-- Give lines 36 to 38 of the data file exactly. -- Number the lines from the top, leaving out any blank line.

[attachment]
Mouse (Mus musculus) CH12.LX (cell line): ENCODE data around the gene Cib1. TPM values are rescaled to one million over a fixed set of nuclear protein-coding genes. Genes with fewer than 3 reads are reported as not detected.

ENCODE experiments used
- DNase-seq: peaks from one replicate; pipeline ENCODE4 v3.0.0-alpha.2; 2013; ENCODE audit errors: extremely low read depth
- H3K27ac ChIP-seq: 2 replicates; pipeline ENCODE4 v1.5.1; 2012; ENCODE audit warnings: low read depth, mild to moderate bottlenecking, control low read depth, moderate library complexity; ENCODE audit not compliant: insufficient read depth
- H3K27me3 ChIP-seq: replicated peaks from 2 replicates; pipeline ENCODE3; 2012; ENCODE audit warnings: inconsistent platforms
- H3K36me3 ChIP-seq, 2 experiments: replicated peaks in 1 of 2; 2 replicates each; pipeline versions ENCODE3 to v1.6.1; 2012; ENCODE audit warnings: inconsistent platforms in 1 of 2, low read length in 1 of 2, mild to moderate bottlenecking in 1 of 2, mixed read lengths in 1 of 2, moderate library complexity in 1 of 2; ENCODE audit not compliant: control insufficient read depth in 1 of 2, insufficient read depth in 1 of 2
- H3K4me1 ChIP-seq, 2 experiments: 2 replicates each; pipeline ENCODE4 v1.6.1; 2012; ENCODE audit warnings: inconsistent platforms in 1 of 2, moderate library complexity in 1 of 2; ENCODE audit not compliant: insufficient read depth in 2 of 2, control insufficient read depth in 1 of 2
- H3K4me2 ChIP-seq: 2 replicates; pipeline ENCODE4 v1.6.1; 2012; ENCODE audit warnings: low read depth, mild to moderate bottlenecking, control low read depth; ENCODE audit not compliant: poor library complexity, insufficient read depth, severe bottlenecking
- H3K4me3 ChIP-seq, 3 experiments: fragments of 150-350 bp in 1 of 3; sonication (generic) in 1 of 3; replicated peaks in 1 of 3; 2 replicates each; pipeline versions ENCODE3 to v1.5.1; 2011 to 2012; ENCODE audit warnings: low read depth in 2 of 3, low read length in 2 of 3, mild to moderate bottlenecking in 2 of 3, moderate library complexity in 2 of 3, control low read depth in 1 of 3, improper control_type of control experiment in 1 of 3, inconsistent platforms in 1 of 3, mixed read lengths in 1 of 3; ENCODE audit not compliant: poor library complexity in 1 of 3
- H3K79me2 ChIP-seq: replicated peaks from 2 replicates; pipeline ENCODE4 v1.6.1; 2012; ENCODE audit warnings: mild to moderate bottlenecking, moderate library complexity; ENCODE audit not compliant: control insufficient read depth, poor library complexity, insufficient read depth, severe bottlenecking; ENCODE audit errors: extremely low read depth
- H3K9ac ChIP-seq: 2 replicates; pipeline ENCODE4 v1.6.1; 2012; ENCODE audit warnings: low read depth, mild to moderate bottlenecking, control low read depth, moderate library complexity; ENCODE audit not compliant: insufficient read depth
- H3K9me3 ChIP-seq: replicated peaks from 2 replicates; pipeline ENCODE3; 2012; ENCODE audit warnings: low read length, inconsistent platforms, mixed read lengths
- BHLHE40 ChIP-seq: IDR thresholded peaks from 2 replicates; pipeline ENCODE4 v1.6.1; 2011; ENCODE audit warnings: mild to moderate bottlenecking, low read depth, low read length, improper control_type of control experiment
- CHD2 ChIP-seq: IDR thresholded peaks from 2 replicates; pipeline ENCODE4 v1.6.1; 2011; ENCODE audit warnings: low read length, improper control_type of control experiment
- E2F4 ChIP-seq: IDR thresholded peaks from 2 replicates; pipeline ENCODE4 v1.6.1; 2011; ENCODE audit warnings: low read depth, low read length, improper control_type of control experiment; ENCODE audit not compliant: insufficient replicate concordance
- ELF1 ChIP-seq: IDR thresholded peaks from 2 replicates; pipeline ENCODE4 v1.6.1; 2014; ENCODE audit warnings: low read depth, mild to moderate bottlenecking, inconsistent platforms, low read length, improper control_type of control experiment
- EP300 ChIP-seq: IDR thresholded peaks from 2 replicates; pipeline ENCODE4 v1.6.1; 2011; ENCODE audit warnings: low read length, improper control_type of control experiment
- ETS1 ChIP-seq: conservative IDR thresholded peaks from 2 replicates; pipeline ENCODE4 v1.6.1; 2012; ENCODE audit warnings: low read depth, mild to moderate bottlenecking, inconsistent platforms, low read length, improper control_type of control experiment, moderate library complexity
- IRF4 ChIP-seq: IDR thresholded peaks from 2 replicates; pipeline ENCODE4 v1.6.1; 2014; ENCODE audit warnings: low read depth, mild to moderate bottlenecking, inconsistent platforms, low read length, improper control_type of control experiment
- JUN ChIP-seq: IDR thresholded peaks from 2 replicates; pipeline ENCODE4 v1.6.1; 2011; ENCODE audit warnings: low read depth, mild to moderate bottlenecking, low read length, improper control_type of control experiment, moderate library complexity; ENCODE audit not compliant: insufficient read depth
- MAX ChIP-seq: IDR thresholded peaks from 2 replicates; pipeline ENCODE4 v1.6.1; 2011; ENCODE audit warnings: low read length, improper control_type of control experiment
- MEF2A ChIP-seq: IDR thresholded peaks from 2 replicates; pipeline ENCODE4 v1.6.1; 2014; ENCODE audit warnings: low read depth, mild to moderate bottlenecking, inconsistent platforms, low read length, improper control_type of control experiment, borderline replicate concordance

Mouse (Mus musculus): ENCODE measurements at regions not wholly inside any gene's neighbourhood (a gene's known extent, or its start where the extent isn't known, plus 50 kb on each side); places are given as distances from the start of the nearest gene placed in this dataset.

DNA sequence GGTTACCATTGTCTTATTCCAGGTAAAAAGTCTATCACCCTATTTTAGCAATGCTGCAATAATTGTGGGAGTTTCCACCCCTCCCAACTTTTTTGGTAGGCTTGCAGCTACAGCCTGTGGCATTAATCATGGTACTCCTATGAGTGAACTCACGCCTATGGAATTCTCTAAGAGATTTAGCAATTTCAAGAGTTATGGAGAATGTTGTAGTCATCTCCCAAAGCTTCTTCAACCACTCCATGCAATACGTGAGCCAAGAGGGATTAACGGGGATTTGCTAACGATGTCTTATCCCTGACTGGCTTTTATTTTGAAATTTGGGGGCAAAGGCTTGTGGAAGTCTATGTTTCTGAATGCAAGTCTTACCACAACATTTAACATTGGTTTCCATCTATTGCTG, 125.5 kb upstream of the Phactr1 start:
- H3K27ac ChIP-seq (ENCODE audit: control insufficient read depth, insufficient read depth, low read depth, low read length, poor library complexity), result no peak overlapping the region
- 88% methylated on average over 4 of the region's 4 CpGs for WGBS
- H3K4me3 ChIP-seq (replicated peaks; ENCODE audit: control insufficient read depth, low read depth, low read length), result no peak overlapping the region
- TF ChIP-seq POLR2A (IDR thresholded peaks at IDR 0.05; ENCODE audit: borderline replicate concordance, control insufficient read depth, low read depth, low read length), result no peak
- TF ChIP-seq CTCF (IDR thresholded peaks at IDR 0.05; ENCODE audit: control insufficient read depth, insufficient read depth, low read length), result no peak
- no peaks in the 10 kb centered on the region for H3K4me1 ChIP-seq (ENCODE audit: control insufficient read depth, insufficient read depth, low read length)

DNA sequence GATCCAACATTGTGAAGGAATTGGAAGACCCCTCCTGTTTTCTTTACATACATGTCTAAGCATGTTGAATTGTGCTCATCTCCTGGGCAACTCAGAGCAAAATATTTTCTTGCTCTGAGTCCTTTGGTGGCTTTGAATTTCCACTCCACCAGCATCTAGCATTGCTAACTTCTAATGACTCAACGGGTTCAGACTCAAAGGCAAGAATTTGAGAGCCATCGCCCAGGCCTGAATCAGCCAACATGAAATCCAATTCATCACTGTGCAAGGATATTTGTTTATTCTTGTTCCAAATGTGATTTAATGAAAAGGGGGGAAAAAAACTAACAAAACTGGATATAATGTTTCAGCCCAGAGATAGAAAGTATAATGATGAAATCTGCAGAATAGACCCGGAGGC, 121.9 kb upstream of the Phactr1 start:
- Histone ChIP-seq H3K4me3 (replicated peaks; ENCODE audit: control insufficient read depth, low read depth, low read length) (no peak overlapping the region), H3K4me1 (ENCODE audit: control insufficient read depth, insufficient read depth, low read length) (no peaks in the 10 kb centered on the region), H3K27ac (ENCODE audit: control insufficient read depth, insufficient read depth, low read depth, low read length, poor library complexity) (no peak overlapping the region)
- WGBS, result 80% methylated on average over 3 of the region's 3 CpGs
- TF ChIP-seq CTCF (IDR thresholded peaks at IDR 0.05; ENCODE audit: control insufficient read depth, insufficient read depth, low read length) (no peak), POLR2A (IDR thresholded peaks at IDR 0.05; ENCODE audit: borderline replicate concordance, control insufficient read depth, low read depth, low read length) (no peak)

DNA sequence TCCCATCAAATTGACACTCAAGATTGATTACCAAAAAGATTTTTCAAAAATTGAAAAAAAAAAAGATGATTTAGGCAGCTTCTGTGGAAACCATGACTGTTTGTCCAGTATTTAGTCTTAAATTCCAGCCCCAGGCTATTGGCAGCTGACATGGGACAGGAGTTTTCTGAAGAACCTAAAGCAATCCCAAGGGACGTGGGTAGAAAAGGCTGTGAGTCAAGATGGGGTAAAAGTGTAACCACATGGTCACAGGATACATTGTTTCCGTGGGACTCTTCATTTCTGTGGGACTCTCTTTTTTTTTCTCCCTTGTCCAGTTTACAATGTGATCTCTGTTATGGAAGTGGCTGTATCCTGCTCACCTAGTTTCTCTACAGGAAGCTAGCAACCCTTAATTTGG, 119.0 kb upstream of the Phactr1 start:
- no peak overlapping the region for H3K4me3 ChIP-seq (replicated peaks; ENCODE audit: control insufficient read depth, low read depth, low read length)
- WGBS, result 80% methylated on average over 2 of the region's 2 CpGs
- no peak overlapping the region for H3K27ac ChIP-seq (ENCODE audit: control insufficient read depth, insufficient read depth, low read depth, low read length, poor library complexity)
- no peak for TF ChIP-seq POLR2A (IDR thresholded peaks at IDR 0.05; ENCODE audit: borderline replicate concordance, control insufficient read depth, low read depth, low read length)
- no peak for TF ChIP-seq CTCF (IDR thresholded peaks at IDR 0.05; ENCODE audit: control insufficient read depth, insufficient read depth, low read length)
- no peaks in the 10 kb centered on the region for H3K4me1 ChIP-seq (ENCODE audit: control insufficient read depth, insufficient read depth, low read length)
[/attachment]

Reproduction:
- no peak overlapping the region for H3K4me3 ChIP-seq (replicated peaks; ENCODE audit: control insufficient read depth, low read depth, low read length)
- WGBS, result 80% methylated on average over 2 of the region's 2 CpGs
- no peak overlapping the region for H3K27ac ChIP-seq (ENCODE audit: control insufficient read depth, insufficient read depth, low read depth, low read length, poor library complexity)